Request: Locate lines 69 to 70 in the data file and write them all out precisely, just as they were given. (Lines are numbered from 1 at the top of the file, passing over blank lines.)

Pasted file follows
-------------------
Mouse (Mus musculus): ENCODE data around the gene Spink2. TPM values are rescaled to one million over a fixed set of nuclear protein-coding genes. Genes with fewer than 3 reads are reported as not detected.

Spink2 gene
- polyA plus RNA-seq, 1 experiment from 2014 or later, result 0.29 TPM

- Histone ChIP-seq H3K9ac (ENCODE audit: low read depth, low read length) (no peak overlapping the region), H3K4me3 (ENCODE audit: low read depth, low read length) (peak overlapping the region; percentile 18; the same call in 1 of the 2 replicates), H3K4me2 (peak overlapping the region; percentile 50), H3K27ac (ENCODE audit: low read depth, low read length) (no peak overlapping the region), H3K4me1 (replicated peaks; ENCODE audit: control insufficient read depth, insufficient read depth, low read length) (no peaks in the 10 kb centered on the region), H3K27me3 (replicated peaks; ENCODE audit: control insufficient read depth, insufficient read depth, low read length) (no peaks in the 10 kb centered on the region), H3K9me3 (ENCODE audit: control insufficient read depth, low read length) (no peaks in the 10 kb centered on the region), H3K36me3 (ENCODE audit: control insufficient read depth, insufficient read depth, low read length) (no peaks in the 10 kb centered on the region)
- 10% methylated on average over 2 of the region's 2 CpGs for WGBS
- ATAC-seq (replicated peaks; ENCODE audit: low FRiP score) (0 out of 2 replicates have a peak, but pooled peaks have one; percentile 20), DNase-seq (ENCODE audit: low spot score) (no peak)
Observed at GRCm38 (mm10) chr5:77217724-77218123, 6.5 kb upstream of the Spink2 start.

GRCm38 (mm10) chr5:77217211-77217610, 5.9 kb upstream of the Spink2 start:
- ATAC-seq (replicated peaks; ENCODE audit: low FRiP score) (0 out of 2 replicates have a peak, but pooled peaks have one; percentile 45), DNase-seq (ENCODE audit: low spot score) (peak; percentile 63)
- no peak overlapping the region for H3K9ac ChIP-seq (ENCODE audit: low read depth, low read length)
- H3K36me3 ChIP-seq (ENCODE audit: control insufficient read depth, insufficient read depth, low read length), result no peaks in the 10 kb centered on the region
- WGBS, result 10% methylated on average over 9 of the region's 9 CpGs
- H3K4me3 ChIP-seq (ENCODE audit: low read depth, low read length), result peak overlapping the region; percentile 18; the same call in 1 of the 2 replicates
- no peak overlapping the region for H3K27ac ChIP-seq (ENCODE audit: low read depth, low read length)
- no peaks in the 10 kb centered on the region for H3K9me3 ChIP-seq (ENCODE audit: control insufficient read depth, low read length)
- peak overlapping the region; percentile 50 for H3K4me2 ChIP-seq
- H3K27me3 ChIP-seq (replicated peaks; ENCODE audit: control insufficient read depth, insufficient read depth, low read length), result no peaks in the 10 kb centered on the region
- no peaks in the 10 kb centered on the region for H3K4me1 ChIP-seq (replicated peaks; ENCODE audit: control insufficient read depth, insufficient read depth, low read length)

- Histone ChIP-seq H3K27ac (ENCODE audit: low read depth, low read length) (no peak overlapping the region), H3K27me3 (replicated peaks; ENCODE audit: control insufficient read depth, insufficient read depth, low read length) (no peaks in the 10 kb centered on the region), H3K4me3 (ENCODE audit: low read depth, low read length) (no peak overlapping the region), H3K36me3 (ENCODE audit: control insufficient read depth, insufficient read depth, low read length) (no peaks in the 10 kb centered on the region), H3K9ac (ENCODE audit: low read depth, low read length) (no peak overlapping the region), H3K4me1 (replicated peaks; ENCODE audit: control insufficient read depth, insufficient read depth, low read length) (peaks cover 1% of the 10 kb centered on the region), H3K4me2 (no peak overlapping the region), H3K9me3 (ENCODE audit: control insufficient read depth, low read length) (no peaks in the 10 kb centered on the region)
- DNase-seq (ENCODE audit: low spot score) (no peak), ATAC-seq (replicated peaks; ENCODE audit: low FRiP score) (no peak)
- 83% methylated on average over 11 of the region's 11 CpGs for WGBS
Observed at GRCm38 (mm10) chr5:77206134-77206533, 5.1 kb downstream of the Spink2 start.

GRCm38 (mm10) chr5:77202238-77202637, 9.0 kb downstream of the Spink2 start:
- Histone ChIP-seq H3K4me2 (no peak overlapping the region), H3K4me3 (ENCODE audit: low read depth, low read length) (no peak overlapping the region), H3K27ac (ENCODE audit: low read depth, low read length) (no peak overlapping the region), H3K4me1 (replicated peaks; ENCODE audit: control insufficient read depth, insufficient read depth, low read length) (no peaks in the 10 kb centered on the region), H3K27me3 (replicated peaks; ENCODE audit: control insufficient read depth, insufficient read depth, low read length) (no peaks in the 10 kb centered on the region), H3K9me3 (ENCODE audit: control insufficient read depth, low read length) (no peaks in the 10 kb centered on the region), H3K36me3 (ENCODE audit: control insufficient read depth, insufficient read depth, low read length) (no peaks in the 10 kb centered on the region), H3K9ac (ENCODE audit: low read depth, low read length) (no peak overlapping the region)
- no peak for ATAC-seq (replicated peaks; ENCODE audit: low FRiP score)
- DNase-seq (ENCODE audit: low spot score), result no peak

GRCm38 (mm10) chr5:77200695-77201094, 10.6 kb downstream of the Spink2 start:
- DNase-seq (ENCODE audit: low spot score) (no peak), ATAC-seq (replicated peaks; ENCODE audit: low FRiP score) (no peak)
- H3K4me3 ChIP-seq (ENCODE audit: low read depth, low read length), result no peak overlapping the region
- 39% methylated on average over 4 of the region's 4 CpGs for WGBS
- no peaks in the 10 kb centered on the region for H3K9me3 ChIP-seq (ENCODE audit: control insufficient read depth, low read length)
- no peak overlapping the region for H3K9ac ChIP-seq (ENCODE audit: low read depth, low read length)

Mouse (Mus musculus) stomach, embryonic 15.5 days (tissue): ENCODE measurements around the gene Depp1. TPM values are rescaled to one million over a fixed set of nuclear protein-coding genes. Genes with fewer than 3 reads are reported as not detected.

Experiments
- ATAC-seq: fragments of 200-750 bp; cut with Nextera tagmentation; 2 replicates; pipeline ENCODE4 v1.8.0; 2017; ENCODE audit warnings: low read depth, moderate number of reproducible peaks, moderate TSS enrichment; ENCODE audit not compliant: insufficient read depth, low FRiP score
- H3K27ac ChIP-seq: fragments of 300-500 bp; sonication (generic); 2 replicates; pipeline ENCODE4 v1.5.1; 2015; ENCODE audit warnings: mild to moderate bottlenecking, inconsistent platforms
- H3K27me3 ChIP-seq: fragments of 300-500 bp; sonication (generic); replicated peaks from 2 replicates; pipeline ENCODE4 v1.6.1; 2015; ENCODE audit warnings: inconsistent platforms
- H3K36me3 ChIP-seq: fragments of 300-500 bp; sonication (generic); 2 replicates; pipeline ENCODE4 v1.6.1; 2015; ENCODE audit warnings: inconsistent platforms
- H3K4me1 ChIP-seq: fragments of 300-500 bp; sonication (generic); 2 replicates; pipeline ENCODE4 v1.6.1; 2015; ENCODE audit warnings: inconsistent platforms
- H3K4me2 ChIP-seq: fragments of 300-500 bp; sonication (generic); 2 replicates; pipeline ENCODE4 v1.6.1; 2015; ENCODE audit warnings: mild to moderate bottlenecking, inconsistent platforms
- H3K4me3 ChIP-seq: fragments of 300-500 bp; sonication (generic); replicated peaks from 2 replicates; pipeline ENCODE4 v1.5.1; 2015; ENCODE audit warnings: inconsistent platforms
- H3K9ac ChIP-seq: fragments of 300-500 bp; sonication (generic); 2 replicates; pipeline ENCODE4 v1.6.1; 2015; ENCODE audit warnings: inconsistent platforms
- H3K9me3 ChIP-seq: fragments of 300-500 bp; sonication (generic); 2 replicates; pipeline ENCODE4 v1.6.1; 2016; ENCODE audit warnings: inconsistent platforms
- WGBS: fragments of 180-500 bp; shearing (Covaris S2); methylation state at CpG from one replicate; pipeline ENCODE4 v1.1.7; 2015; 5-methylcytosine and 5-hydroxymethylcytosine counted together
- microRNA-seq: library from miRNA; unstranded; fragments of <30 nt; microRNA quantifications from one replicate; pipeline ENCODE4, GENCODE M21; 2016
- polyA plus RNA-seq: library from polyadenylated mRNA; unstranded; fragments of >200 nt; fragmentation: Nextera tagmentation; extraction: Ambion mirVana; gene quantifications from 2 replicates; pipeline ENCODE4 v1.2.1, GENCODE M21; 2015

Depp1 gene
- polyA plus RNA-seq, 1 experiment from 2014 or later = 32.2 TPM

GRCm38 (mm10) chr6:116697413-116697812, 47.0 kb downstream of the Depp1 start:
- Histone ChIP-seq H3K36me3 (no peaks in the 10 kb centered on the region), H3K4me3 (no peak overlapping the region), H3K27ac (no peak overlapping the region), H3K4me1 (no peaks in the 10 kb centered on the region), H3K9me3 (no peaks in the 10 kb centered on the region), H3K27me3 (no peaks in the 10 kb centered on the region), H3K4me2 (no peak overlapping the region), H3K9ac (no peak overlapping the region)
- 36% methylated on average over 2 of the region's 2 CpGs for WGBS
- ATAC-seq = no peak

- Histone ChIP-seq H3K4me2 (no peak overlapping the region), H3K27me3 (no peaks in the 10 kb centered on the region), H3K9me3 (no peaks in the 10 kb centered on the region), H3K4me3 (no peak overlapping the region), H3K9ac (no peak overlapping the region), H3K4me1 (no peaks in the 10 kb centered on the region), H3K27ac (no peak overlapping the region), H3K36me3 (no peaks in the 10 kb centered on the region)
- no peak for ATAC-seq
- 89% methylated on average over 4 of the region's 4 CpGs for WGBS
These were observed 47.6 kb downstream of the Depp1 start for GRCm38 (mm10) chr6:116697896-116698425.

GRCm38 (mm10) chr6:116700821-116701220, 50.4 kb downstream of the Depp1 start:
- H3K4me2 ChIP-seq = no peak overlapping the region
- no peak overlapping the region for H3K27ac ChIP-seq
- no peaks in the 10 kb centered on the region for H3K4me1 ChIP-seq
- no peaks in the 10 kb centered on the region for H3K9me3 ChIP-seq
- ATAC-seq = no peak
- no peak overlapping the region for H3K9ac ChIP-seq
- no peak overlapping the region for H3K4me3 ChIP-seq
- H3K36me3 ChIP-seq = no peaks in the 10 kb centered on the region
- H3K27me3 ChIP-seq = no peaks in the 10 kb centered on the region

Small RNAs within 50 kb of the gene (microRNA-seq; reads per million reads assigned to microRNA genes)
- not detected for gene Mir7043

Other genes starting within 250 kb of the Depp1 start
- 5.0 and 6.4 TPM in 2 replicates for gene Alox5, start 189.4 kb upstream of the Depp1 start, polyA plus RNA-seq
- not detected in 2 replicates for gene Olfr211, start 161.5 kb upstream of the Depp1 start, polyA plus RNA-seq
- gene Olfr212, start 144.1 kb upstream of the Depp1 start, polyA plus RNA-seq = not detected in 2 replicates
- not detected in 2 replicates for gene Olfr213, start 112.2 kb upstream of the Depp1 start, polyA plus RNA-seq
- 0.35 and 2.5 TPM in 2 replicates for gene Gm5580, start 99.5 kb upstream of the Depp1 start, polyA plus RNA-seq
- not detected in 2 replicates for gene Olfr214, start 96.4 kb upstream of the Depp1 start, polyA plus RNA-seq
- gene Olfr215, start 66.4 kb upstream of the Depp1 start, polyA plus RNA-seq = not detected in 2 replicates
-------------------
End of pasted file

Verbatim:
Other genes starting within 250 kb of the Depp1 start
- 5.0 and 6.4 TPM in 2 replicates for gene Alox5, start 189.4 kb upstream of the Depp1 start, polyA plus RNA-seq